content of the Inertia Theorem. We do not need to invoke the Inertia Theorem here.

acts transitively on the unit ball B in Rn .

We will see readily that the isotropy group in SO(n, 1) of 0 Rn is

a 0

K = {

SO(n, 1) : a> a = 1n , d2 = 1, d det a = 1} O(n)

0 d

so we will have

[4.0.4] Claim: The special orthogonal group SO(n, 1) is transitive on the unit ball B in Rn , and as an

SO(n, 1) space

B SO(n, 1)/O(n)

Proof: As usual, to prove transitivity, it suffices to show that 0 Rn can be mapped to any other point x

in the real n-ball.

First, we determine the isotropy group of 0. Using a block decomposition g =

a

c

b

d

of an element g in

GLn+1 (R) with a being n-by-n, d being 1-by-1, etc., the condition for fixing 0 is

a b

0=

(0) = bd1

c d

which requires that b is the n-by-1 matrix of 0s. Then the condition that the matrix be in O(n, 1) is

>

a a c> c c> d

S = g > Sg =

d> c

d> d

From the off-diagonal entries, c = 0. Then a> a = 1n and d> d = 1. The further condition that the

determinant be 1 requires that d = (det a)1 . Thus, any a O(n) gives an element of the isotropy subgroup

in SO(n, 1), and vice-versa.

Now prove transitivity, by proving that 0 can be mapped by SO(n, 1) to any other point x in the ball. We

can simplify the problem, essentially reducing to the case n = 1, by using the isotropy group K O(n) of 0

to rotate the given x it to a special form. The transitivity of SO(n) on the sphere of a fixed radius r in Rn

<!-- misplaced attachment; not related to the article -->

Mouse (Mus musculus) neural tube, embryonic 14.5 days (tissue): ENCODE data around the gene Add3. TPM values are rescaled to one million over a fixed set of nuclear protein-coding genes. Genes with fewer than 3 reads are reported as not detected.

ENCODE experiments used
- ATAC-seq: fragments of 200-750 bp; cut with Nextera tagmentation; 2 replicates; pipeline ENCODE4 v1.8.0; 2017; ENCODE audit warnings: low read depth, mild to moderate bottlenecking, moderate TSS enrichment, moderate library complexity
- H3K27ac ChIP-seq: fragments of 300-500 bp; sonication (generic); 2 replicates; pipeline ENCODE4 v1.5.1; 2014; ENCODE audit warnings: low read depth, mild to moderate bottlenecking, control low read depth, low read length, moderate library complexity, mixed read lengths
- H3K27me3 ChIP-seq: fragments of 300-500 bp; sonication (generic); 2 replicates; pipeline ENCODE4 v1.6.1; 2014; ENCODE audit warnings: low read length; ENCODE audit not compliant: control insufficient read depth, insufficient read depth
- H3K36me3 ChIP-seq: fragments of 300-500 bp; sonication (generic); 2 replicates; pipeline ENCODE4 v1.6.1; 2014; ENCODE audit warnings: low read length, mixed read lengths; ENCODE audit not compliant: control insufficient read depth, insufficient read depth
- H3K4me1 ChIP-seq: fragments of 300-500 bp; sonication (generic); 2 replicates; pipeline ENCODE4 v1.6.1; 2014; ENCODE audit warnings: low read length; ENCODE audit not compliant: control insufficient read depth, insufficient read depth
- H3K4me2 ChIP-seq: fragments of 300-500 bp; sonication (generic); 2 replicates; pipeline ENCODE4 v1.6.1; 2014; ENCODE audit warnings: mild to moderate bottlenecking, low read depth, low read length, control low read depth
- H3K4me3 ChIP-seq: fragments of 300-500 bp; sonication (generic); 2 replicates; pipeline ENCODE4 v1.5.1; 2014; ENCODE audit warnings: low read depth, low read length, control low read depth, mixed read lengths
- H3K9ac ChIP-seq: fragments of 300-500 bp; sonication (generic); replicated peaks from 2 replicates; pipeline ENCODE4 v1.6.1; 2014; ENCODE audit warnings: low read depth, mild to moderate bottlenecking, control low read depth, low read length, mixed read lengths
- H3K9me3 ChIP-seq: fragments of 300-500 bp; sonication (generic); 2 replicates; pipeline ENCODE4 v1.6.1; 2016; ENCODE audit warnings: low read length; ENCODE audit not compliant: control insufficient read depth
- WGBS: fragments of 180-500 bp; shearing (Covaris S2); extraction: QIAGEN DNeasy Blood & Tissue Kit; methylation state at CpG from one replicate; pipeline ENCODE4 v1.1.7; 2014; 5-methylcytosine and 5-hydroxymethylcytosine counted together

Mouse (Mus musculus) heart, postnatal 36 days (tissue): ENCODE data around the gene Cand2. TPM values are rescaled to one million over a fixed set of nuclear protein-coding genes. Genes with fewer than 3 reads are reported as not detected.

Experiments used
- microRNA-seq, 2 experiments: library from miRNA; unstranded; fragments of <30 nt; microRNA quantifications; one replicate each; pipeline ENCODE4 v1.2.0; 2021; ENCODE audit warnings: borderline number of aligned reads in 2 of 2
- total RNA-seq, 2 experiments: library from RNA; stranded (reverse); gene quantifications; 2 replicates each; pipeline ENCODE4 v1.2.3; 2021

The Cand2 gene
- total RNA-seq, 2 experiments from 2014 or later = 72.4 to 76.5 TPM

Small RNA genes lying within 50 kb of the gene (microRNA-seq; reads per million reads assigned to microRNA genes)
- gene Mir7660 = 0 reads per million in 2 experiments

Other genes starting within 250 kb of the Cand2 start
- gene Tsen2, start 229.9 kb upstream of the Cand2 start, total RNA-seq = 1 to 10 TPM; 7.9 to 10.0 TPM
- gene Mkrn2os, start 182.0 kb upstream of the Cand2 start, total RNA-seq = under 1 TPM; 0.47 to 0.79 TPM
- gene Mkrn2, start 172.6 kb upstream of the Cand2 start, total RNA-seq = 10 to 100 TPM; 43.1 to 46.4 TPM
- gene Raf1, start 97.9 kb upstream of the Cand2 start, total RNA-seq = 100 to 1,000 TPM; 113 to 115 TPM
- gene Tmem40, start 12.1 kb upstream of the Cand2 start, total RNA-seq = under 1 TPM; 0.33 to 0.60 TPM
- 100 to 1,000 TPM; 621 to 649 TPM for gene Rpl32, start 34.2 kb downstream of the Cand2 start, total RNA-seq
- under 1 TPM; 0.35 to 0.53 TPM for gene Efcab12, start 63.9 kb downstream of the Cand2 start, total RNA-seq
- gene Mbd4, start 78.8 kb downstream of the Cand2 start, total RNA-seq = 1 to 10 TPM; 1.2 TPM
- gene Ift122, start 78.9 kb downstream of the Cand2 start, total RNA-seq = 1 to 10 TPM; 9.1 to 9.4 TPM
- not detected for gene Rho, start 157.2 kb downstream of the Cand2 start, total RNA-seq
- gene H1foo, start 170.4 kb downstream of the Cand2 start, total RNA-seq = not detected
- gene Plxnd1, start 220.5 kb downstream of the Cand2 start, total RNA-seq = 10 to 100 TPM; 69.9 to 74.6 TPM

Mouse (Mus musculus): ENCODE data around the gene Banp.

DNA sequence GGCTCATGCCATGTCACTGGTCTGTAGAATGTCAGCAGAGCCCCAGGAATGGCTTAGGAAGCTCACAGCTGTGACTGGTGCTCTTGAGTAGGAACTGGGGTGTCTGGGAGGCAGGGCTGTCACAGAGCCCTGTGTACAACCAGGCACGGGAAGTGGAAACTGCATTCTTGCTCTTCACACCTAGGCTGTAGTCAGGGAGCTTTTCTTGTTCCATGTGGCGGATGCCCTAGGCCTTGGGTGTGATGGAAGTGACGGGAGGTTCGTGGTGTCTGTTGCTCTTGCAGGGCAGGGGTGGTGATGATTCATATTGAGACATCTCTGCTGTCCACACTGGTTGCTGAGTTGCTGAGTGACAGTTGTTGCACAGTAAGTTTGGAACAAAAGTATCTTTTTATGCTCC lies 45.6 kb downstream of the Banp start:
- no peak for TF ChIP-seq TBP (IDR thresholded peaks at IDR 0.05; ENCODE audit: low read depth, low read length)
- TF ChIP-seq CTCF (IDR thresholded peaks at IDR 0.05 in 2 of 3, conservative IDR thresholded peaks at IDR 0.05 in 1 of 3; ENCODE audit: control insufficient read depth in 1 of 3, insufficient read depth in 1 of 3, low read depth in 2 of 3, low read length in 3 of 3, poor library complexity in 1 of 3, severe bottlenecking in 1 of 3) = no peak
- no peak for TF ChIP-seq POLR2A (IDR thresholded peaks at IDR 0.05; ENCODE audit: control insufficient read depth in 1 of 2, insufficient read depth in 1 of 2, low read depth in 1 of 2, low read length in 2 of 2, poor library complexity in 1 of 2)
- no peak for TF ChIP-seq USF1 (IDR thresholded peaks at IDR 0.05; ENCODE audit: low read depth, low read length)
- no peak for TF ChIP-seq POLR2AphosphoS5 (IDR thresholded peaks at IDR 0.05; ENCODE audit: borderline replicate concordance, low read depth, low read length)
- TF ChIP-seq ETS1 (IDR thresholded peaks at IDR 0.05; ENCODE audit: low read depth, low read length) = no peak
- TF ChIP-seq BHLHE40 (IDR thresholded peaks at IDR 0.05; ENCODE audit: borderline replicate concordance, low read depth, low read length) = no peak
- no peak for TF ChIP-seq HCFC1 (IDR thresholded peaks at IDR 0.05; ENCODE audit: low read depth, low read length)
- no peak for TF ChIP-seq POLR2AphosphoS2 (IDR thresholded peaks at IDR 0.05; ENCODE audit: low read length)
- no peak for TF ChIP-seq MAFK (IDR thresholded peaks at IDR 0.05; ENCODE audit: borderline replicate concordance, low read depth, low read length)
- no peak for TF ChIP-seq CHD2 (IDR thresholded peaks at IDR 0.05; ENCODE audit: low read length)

assures that there is a SO(n) such that

r

0

.

a 0

.

(x) =

.

0 1

0

0

In effect, the real number r is in the one-ball, which is just the closed interval [1, 1]. There is a corresponding

copy of SO(1, 1) inside SO(n, 1), given as

a 0

b

a b

0 1n1 0

c d

c 0

d

which acts conveniently (via linear fractional transformations) by

a 0

0 1n1

c 0

r

(ar + b)/(cr + d)

b 0

0

..

... =

.

d

0

0

10

a b

Thus, we have reduced the question of transitivity to finding

SO(1, 1) to map 0 to r = |x| in

c d

the interval [1, 1] in R1 . We can

hope that a conveniently special class of matrices may suffice for this.

a b

For example, the condition that

be in SO(1, 1), with a, b is just that a2 b2 = 1. The condition

b a

that this matrix map 0 to r (with 0 r < 1) is b/a = r. Substituting b = ra into the first relation gives

a2 (1 r2 ) = 1. This gives a choice for a, and then for b.

///